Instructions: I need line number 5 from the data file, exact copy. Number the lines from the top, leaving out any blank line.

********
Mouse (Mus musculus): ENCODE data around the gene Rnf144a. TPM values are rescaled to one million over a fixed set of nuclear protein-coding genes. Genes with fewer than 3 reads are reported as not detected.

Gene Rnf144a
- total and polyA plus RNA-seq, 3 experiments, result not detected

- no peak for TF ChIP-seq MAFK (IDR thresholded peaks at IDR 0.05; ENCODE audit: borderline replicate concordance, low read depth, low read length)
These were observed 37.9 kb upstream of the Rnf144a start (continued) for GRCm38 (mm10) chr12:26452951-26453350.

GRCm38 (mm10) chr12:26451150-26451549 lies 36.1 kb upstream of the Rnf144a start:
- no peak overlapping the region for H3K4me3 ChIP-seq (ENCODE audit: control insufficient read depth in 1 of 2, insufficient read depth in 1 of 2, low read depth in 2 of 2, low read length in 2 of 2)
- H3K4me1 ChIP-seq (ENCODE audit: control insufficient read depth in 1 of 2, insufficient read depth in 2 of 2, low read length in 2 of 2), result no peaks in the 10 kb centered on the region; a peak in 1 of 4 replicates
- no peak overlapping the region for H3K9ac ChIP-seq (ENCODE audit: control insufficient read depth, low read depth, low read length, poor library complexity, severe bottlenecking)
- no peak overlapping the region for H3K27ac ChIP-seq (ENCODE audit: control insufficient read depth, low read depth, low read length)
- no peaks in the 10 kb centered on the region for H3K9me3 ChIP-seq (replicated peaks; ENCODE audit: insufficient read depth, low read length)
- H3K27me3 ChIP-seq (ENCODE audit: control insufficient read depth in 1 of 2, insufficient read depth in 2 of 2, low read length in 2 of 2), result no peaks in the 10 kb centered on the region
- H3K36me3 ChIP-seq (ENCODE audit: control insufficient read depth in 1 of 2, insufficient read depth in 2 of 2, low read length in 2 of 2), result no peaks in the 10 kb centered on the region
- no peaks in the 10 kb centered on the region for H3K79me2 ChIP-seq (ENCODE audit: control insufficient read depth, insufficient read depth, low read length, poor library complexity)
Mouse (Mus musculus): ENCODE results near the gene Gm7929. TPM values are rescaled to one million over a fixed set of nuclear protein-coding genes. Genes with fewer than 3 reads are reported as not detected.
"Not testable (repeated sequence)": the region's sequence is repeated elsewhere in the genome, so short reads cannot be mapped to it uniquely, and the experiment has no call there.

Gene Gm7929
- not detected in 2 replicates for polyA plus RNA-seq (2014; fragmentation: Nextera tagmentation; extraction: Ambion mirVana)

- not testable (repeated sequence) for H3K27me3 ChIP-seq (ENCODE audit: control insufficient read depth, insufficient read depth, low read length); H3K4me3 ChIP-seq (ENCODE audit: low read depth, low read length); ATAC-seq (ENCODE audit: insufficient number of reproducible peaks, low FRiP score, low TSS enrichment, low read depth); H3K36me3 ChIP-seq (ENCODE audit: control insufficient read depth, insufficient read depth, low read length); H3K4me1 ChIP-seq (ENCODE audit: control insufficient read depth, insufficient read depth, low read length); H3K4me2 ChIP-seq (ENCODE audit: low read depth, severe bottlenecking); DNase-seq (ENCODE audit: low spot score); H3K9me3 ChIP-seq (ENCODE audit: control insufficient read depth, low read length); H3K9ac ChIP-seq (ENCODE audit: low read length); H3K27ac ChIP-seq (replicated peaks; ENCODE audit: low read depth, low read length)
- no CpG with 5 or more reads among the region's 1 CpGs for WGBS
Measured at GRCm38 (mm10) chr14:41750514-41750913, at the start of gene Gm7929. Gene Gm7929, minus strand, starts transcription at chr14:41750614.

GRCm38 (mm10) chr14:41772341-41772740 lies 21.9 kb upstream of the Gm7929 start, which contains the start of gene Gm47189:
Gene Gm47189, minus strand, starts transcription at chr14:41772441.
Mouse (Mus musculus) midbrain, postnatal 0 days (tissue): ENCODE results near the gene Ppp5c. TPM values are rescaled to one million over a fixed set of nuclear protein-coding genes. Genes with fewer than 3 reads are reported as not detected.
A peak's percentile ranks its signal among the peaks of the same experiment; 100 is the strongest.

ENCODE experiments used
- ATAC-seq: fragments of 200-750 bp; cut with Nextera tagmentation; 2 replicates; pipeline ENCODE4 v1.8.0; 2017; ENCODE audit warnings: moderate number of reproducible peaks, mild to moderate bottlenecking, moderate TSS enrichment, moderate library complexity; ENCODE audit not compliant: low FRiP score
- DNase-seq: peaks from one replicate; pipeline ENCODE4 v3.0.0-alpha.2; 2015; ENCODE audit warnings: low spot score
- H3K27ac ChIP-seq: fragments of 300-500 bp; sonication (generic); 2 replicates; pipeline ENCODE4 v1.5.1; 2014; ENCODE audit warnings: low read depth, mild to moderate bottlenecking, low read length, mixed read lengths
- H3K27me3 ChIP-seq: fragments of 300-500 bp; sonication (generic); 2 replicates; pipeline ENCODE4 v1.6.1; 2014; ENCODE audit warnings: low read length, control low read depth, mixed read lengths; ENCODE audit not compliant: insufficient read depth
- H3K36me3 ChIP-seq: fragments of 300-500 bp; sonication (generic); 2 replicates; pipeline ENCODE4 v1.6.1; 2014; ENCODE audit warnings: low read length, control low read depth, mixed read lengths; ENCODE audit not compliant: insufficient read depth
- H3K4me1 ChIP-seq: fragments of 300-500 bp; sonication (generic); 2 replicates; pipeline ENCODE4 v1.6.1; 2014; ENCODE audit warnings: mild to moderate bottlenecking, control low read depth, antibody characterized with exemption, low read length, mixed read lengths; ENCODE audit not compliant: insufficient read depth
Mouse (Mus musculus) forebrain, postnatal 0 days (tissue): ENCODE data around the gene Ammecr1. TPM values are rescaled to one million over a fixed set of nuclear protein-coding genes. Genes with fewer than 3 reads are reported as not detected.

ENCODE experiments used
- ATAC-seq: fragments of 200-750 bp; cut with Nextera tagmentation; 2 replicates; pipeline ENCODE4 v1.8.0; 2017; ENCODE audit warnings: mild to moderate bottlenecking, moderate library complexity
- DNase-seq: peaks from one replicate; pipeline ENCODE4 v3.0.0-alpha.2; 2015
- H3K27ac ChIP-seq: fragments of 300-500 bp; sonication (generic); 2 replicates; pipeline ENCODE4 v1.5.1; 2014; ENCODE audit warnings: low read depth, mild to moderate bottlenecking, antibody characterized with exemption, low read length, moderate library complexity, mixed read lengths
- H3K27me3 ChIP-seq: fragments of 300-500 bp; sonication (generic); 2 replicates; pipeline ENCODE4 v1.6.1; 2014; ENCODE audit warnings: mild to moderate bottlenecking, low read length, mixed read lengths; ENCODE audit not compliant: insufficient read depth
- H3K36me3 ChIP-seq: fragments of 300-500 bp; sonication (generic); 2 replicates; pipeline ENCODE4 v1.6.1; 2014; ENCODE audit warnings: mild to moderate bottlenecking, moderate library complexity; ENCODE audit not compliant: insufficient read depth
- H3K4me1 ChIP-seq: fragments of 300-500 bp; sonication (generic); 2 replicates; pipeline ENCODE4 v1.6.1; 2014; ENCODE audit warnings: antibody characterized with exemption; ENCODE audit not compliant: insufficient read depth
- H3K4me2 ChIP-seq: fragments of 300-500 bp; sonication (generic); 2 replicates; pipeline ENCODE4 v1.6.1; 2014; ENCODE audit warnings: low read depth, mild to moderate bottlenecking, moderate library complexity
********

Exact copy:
These were observed 37.9 kb upstream of the Rnf144a start (continued) for GRCm38 (mm10) chr12:26452951-26453350.